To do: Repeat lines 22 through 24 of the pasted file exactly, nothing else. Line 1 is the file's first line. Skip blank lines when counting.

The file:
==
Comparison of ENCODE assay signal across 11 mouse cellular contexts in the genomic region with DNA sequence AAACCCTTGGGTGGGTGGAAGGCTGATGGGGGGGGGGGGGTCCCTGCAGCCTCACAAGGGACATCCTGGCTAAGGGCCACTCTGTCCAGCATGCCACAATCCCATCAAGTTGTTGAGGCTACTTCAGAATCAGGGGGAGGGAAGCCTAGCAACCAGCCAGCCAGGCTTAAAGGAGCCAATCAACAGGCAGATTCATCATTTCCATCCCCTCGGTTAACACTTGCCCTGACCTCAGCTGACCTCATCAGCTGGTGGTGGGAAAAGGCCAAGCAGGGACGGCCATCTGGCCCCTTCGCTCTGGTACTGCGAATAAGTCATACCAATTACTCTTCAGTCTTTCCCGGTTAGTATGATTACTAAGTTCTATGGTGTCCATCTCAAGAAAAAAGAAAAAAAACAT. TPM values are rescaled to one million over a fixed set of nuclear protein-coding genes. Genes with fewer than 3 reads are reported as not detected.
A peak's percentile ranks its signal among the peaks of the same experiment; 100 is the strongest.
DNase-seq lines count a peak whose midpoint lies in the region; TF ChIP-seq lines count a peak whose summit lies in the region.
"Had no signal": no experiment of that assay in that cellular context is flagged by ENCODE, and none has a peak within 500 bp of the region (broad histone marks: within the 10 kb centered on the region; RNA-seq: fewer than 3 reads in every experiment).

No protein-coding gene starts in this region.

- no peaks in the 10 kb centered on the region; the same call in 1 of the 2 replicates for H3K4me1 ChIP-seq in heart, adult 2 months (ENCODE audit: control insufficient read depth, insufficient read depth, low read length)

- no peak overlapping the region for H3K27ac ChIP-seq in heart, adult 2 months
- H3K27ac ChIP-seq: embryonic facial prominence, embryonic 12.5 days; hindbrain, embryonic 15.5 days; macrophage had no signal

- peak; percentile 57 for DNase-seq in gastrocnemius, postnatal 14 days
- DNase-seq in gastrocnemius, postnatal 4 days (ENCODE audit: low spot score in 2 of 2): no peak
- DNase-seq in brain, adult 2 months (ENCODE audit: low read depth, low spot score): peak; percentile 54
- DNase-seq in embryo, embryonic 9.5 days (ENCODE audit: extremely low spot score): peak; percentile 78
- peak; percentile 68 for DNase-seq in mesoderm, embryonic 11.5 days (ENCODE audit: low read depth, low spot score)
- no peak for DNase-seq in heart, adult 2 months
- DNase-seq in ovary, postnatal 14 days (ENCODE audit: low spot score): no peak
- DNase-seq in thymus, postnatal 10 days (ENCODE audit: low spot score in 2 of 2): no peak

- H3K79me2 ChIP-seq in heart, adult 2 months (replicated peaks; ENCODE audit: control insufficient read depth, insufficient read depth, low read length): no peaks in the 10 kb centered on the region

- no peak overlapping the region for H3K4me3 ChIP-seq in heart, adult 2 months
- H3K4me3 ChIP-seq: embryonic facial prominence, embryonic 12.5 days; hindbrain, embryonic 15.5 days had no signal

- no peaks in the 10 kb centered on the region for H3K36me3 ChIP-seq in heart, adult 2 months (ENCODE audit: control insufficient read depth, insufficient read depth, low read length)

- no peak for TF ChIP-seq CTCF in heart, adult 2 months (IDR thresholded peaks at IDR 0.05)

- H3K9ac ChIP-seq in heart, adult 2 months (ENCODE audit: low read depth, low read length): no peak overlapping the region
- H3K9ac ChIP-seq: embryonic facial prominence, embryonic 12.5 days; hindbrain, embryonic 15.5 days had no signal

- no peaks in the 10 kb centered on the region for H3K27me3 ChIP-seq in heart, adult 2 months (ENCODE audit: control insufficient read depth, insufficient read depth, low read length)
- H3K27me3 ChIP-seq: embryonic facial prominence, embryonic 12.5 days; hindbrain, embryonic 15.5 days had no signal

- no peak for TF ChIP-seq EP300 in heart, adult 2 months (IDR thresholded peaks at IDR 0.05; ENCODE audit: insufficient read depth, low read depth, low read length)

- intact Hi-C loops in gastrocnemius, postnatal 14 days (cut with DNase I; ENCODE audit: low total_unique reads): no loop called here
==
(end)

- H3K9ac ChIP-seq in heart, adult 2 months (ENCODE audit: low read depth, low read length): no peak overlapping the region
- H3K9ac ChIP-seq: embryonic facial prominence, embryonic 12.5 days; hindbrain, embryonic 15.5 days had no signal

- no peaks in the 10 kb centered on the region for H3K27me3 ChIP-seq in heart, adult 2 months (ENCODE audit: control insufficient read depth, insufficient read depth, low read length)